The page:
• Open Access

The role of epicardial and perivascular adipose tissue in the pathophysiology of cardiovascular disease


Correspondence: D. Margriet OUWENS, Ph.D., Institute of Clinical Biochemistry and Pathobiochemistry, German Diabetes Centre, Auf’m Hennekamp 65, 40225, Düsseldorf, Germany.
Tel.: +49–211-3382 562
Fax: +49–211-3382 697
E-mail: margriet.ouwens@ddz.uni-duesseldorf.de


  • • Introduction
  • • Fat depots around the heart and vasculature
    • - Definitions
    • - Epicardial adipose tissue
    • - Perivascular adipose tissue
    • - Pericardial adipose tissue
  • • Physiological function of epicardial adipose tissue
  • • Visualization of epicardial adipose tissue
  • • Epicardial fat thickness as diagnostic marker
    • - Association of epicardial fat with insulin resistance and T2DM
    • - Association of epicardial fat with cardiovascular dysfunction
    • - Association of epicardial fat with the metabolic syndrome
    • - Association of epicardial fat with adipokines
    • - Effect of weight loss on epicardial adipose tissue
  • • Visualization of perivascular adipose tissue
  • • Expression and secretion of fatty acids and adipokines from epicardial and perivascular fat depots
    • - Fatty acids
    • - Adipokines
  • • Cross-talk between secretory products from EAT and the myocardium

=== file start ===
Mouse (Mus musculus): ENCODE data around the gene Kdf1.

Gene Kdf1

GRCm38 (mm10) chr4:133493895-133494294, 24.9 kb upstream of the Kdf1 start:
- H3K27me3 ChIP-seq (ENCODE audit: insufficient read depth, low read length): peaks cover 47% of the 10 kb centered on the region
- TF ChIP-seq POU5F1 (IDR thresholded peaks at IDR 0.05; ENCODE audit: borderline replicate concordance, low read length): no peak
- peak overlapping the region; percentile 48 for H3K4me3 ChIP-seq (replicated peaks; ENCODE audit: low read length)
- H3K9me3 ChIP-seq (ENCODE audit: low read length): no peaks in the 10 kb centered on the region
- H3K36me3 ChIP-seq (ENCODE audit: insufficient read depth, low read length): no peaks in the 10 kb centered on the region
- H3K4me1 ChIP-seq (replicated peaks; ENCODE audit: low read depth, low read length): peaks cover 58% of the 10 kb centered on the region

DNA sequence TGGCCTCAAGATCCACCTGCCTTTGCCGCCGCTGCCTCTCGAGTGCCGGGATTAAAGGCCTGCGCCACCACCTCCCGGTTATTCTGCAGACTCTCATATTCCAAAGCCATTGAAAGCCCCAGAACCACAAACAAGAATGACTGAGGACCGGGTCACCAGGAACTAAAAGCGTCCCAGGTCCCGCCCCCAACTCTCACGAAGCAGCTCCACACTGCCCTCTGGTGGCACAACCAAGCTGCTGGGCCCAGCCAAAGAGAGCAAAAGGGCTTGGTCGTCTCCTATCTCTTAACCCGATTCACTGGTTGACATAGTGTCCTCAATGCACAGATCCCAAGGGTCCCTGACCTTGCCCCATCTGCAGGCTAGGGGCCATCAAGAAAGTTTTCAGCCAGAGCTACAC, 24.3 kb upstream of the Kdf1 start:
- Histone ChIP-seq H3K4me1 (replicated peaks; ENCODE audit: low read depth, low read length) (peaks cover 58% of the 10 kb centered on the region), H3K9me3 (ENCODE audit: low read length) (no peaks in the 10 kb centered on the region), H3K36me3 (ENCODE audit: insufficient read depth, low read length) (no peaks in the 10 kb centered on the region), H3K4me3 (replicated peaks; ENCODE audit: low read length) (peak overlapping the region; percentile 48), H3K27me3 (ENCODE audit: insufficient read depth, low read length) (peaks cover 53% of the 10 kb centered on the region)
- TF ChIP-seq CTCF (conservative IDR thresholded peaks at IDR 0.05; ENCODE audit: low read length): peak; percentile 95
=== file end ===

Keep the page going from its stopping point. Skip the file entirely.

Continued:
• • Cross-talk between secretory products from PVAT and the vasculature
    • - Vasorelaxation
    • - Vasoconstriction
    • - Vascular remodelling
    • - Alterations in obesity and insulin resistance
  • • Perspectives and conclusions

Obesity, insulin resistance and the metabolic syndrome, are characterized by expansion and inflammation of adipose tissue, including the depots surrounding the heart and the blood vessels. Epicardial adipose tissue (EAT) is a visceral thoracic fat depot located along the large coronary arteries and on the surface of the ventricles and the apex of the heart, whereas perivascular adipose tissue (PVAT) surrounds the arteries. Both fat depots are not separated by a fascia from the underlying tissue. Therefore, factors secreted from epicardial and PVAT, like free fatty acids and adipokines, can directly affect the function of the heart and blood vessels. In this review, we describe the alterations found in EAT and PVAT in pathological states like obesity, type 2 diabetes, the metabolic syndrome and coronary artery disease. Furthermore, we discuss how changes in adipokine expression and secretion associated with these pathological states could contribute to the pathogenesis of cardiac contractile and vascular dysfunction.